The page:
+
<console>
 +
###i## cd /tftproot; cabextract winxp/i386/startrom.n1_
 +
</console>
 +
Fix the startrom for netbooting xp:
 +
<console>
 +
###i## sed -i -e 's/NTLDR/XPLDR/gi' startrom.n12
 +
###i## mv startrom.n12 winxp.0
 +
</console>
 +
Fix XPLDR:
 +
<console>
 +
###i## cabextract winxp/i386/setupldr.ex_
 +
###i## sed -i -e 's/winnt\.sif/winxp\.sif/gi' setupldr.exe
 +
###i## sed -i -e 's/ntdetect\.com/ntdetect\.wxp/gi' setupldr.exe
 +
###i## mv setupldr.exe xpldr
 +
###i## cp winxp/i386/ntdetect.com ntdetect.wxp
 +
</console>
  
* ''Release Archive''
+
== Creating a remapping file ==
** [http://www.funtoo.org/archive/keychain/keychain-2.7.1.tar.bz2 keychain 2.7.1]
+
Create the file ''<code>/tftproot/tftpd.remap</code>'' and add the following to it:
 
+
* ''Apple MacOS X Packages''
+
** [http://www.funtoo.org/archive/keychain/keychain-2.7.1-macosx.tar.gz keychain 2.7.1 MacOS X package]
+
 
+
 
+
Keychain development sources can be found in the [http://www.github.com/funtoo/keychain keychain git repository]. Please use the [http://groups.google.com/group/funtoo-dev funtoo-dev mailing list] and [irc://irc.freenode.net/funtoo #funtoo irc channel] for keychain support questions as well as bug reports.
+
 
+
== Quick Setup ==
+
 
+
=== Linux ===
+
 
+
To install under Gentoo or Funtoo Linux, type
+
 
<console>
 
<console>
###i## emerge keychain
+
###i## nano /tftproot/tftpd.remap
</console>. For other Linux distributions, use your distribution's package manager, or download and install using the source tarball above. Then generate RSA/DSA keys if necessary. The quick install docs assume you have a DSA key pair named <tt>id_dsa</tt> and <tt>id_dsa.pub</tt> in your <tt>~/.ssh/</tt> directory. Add the following to your <tt>~/.bash_profile</tt>:
+
ri ^[az]: # Remove “drive letters”
{{File
+
rg \\ / # Convert backslashes to slashes
|~/.bash_profile|<pre>
+
rg \# @ # Convert hash marks to @ signs
eval `keychain --eval --agents ssh id_rsa`
+
rg /../ /..no../ # Convert /../ to /..no../
</pre>}}
+
rg A a
If you want to take advantage of GPG functionality, ensure that GNU Privacy Guard is installed and omit the <tt>--agents ssh</tt> option above.
+
rg B b
 +
rg C c
 +
rg D d
 +
rg E e
 +
rg F f
 +
rg G g
 +
rg H h
 +
rg I i
 +
rg J j
 +
rg K k
 +
rg L l
 +
rg M m
 +
rg N n
 +
rg O o
 +
rg P p
 +
rg Q q
 +
rg R r
 +
rg S s
 +
rg T t
 +
rg U u
 +
rg V v
 +
rg W w
 +
rg X x
 +
rg Y y
 +
rg Z z
 +
r ^/(.*) \1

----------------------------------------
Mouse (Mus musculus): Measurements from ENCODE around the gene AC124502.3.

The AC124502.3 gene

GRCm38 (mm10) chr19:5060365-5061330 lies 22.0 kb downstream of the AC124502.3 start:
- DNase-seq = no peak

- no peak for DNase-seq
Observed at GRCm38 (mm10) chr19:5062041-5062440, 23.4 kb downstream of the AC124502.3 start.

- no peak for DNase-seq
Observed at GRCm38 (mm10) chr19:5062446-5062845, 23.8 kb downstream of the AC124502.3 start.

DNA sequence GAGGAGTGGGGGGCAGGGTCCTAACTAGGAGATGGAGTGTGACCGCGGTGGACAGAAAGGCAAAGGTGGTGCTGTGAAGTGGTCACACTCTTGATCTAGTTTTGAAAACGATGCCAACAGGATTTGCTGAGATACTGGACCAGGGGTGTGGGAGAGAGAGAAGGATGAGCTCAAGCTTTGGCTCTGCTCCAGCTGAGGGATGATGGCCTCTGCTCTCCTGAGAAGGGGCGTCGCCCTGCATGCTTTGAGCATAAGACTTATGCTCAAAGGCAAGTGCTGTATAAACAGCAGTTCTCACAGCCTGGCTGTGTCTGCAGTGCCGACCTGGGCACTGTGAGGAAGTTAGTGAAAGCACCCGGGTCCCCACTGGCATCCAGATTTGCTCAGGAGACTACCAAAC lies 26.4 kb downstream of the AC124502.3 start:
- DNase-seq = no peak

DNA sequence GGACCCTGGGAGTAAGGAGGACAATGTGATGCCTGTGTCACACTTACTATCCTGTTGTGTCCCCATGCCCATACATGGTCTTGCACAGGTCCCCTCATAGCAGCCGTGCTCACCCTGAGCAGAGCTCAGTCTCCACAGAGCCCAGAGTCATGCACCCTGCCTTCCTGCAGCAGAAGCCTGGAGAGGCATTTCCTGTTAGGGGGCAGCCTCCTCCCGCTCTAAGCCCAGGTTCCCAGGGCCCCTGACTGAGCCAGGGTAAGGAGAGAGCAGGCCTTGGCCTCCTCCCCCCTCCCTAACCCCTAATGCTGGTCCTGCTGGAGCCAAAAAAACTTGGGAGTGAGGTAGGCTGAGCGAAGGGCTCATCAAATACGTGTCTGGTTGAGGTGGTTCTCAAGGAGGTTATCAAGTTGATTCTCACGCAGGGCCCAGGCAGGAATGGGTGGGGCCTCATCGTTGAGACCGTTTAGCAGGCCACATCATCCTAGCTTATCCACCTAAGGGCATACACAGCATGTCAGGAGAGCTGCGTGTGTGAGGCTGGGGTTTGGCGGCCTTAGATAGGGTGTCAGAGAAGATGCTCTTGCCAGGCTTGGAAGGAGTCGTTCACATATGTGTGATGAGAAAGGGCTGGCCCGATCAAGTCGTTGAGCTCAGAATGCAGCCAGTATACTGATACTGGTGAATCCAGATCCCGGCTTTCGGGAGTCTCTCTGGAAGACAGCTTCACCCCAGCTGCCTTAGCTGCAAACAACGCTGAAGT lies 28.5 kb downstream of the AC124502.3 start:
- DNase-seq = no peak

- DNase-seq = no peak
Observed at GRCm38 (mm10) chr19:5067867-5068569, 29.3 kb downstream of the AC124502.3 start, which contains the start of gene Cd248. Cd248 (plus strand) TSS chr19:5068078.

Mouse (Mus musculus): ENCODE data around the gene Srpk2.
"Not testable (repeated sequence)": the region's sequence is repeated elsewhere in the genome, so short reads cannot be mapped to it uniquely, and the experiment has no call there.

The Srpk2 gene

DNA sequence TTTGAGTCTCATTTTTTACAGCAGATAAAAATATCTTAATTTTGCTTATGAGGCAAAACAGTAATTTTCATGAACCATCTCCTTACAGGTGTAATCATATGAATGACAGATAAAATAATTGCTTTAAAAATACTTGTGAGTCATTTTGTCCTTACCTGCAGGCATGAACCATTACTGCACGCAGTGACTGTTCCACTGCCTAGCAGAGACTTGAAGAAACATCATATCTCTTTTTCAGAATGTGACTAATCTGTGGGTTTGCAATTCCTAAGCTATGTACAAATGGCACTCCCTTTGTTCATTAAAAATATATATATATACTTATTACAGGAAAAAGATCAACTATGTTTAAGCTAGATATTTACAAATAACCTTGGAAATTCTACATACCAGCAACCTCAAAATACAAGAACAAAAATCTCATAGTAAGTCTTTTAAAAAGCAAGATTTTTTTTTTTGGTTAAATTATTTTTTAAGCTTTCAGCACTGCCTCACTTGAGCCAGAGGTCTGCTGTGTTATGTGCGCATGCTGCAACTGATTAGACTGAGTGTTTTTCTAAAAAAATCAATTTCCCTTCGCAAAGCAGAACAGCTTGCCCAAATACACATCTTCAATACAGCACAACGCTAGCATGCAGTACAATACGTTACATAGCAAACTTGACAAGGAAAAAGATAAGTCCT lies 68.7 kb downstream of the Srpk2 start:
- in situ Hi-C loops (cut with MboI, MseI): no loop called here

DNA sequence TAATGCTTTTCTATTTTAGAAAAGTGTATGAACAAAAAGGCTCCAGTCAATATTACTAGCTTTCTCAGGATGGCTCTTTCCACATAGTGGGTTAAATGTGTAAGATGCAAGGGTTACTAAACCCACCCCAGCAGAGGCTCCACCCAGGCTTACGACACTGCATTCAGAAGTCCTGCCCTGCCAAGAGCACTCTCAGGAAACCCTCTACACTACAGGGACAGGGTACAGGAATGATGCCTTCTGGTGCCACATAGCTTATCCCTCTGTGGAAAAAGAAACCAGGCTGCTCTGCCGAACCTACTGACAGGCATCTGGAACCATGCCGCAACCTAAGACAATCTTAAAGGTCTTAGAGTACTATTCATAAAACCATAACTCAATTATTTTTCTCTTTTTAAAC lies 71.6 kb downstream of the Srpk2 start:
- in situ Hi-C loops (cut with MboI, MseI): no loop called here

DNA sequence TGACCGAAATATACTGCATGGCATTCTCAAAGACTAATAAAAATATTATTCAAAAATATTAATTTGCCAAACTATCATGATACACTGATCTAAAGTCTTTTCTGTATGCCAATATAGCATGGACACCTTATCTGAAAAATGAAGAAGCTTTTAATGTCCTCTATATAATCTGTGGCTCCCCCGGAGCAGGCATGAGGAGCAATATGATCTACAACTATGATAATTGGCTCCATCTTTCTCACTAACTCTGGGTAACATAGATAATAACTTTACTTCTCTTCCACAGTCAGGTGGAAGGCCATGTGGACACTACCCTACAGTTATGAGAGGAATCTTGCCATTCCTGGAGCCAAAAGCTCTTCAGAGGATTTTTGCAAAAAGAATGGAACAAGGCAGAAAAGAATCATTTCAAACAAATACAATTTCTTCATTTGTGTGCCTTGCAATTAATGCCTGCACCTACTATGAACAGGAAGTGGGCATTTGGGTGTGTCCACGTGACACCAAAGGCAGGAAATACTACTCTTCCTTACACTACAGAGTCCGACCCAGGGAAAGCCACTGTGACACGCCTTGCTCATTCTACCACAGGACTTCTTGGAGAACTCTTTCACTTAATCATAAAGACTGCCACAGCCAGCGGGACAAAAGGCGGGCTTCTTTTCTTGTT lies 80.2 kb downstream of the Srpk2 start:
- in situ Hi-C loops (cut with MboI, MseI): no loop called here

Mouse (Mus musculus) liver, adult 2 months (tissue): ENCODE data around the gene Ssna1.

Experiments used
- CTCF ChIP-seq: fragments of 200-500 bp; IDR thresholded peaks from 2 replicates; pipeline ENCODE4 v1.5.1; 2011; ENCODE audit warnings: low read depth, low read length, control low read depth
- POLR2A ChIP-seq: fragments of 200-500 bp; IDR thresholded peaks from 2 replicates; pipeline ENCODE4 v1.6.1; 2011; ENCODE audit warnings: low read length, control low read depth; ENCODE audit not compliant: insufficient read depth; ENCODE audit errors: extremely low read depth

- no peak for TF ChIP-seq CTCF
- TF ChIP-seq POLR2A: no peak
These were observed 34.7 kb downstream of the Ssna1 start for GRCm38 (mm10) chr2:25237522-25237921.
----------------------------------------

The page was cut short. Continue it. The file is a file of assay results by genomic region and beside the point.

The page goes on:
+
r ^xpldr xpldr
 +
r ^ntdetect.wxp ntdetect.wxp
 +
r ^winxp.sif winxp.sif
 +
</console>
  
=== Apple MacOS X ===
+
==Install/Configure Samba ==
 
+
If you don't already have {{Package|net-fs/samba}} installed, then:
To install under MacOS X, install the MacOS X package for keychain. Assuming you have an <tt>id_dsa</tt> and <tt>id_dsa.pub</tt> key pair in your <tt>~/.ssh/</tt> directory, add the following to your <tt>~/.bash_profile</tt>:
+
 
+
{{File
+
|~/.bash_profile|<pre>
+
eval `keychain --eval --agents ssh --inherit any id_dsa`
+
</pre>}}
+
{{Note}}The <tt>--inherit any</tt> option above causes keychain to inherit any ssh key passphrases stored in your Apple MacOS Keychain. If you would prefer for this to not happen, then this option can be omitted.
+
 
+
== Background ==
+
 
+
You're probably familiar with <tt>ssh</tt>, which has become a secure replacement for the venerable <tt>telnet</tt> and <tt>rsh</tt> commands.
+
 
+
Typically, when one uses <tt>ssh</tt> to connect to a remote system, one supplies a secret passphrase to <tt>ssh</tt>, which is then passed in encrypted form over the network to the remote server. This passphrase is used by the remote <tt>sshd</tt> server to determine if you should be granted access to the system.
+
 
+
However, `OpenSSH` and nearly all other SSH clients and servers have the ability to perform another type of authentication, called asymmetric public key authentication, using the RSA or DSA authentication algorithms. They are very useful, but can also be complicated to use. <tt>keychain</tt> has been designed to make it easy to take advantage of the benefits of RSA and DSA authentication.
+
 
+
== Generating a Key Pair ==
+
 
+
To use RSA and DSA authentication, first you use a program called <tt>ssh-keygen</tt> (included with OpenSSH) to generate a ''key pair'' -- two small files. One of the files is the ''public key''. The other small file contains the ''private key''. <tt>ssh-keygen</tt> will ask you for a passphrase, and this passphrase will be used to encrypt your private key. You will need to supply this passphrase to use your private key. If you wanted to generate a DSA key pair, you would do this:
+
 
+